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An Experienced CISO’s Take on Solving the Data-to-Decisions Gap

April 23, 2023

Guest post from Emily Heath, Avalor Board Member and former Chief Trust and Security Officer at DocuSign.

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By Emily Heath, Avalor Board Member, General Partner at Cyberstarts, former Chief Trust and Security Officer at DocuSign

As someone who has worked as a CISO presenting to boards of directors and now as a board member on the other side of the table, I’ve experienced first-hand the “data disconnect” between security and the business. As a CISO, I always wanted to present the most accurate picture of the company’s risk exposure — and relied on data from my security tools to help me do that. As a board member, I want security leaders to paint a clear, concise picture of where the risks are and what we are doing to mitigate them,  without a lot of extraneous data points in the mix. Both roles need to be able to rely on useful, clean data to make important decisions about securing the company’s most vital assets. But that’s often easier said than done. 

CISOs manage multiple security solutions, create dozens of datastreams, generate dashboards, reports, and all kinds of other output that enables them to build a picture of their security posture and manage their risk. So it seems they would have enough data and metrics to quantify risk for their leadership and help drive business outcomes. Why then, is it so hard to connect data to decisions?

I do understand the challenge. As the former CISO of United Airlines and Chief Trust and Security Officer at DocuSign, I was responsible for using data from my multi-solution security stack to prioritize work for my teams and present a clear picture of risks to my board. The process was always painstaking and unwieldy, despite the breadth of data available to me from which to construct a clear, actionable story around our business risks.

That’s because when it comes to data, more isn’t necessarily more. In fact, when data is inaccessible, duplicative, imprecise, or disconnected, it can often get in the way of decision making — particularly in security. Here’s why.

Everything, Everywhere, All at Once

CISOs are dot connectors. A big part of their job is to make sure teams are communicating and sharing vital information regularly. How can they do that when people already have too much to keep track of? Especially in security, which is often understaffed in most organizations.  

Meanwhile, data is constantly being generated by a plethora of tools - not just security tools: think marketing, HR and more — and they all ooze data. So while the tech stack has grown and spread, with individual functions owning pieces of it, the fact remains that where there is technology, there is data — and so there is risk.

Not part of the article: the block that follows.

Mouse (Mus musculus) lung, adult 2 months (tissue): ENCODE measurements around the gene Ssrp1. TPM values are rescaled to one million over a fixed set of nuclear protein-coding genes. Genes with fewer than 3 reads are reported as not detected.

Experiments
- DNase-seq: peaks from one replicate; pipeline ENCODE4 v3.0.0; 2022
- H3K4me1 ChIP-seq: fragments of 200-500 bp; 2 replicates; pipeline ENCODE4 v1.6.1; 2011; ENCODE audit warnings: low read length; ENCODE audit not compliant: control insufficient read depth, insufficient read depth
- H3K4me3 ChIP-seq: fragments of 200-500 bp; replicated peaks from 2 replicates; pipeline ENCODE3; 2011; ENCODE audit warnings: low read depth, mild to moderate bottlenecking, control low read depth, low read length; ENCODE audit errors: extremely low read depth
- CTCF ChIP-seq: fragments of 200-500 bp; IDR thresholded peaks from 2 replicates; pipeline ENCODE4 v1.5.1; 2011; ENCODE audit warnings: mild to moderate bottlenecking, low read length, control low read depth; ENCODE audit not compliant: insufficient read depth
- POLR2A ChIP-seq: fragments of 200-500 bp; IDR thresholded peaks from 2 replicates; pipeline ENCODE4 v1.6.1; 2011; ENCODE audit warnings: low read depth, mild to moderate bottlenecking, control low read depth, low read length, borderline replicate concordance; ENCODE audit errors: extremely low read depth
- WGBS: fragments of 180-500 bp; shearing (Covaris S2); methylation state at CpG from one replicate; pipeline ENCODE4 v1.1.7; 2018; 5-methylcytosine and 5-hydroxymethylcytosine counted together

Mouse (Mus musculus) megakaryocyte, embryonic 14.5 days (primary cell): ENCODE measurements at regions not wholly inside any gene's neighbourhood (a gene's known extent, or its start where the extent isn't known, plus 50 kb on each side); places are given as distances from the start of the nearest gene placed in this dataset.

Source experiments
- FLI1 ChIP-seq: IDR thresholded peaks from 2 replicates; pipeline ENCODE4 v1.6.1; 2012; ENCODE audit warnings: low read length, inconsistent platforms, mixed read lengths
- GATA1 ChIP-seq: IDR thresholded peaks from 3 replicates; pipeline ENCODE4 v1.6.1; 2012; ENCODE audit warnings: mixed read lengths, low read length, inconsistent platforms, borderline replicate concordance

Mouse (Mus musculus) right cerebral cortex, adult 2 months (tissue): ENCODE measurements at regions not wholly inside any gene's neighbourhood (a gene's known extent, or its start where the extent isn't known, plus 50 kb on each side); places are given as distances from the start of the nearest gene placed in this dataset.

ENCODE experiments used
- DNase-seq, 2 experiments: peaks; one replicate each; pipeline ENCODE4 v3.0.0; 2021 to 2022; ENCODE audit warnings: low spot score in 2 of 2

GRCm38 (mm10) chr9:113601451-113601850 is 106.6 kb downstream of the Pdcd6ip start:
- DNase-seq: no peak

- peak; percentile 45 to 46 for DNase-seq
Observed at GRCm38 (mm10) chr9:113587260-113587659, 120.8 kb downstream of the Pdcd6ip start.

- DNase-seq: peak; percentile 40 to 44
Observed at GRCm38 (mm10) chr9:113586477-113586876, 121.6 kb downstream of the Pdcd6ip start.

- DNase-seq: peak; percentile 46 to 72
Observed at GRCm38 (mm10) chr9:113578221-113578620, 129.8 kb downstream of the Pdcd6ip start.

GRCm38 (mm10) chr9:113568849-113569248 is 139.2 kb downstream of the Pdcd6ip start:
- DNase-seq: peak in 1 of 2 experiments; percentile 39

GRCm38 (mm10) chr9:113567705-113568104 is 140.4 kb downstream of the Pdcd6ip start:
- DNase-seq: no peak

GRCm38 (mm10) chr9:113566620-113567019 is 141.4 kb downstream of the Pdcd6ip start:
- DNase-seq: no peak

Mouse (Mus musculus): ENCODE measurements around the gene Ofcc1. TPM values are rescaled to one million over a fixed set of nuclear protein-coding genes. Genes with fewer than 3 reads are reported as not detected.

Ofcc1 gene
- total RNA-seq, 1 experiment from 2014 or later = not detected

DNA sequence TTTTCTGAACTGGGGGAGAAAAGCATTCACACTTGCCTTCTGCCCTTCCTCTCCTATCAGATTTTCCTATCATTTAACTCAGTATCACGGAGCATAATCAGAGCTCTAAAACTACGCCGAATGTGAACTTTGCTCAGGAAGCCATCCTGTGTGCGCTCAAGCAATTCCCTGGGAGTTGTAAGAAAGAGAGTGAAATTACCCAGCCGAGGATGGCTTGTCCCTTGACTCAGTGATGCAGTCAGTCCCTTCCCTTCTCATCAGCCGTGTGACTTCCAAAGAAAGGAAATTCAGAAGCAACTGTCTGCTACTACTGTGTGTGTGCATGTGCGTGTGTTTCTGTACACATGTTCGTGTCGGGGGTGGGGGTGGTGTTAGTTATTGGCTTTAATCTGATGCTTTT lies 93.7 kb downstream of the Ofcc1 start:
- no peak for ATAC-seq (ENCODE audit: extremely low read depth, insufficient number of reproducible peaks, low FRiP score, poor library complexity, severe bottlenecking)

As CISOs work to get a grip on it all, they must influence engineering teams to prioritize their needs and work with the findings generated by their tools. This is never easy. With data coming from all over the place — from Syslogs to SIEM and everything in between — engineers are often skeptical when asked to rely on data from one source or the other. This dynamic creates “data distrust” which can block progress. And in security, time is of the essence. 

With all of this going on, how can a CISO possibly see everything, understand what the data is saying, and then use that to make intelligent decisions?  Or, to get back where we started, to inform their leadership of the real risks to the business?

As someone who has struggled with the challenge repeatedly, I believe the solution is a single source of truth for security data. 

You had me at “Data Fabric”

When I learned what the founders of Avalor envisioned as a data solution for security, suffice it to say I was pretty excited. I finally felt understood — they had figured out what CISOs and security teams need to make sense of data and become more operationally efficient. I only wish their solution had been available to me back when I was asking my team to pull together spreadsheets of data from disparate datasets, so we could effectively manage our security program and focus on the risks that matter most. That was never a popular request. 

What Avalor is doing goes far beyond data consolidation. They have created a data fabric solution that actually helps security teams understand if they are being successful. Where they may need to invest more, or scale back. And by building a data fabric for security and integrating data from everywhere — legacy systems, data warehouses, databases and more — they are connecting and curating data at different levels, for different audiences and purposes. 

Avalor’s single source of truth approach is, in my view, a giant leap forward in the quest to connect data and security so that leaders can make better business decisions and build trust across teams. 

You can take my word for it or better yet, schedule a demo. Once you see the Avalor Data Fabric for Security live, I’m confident that, like me, you’ll never look at data the same way again.  

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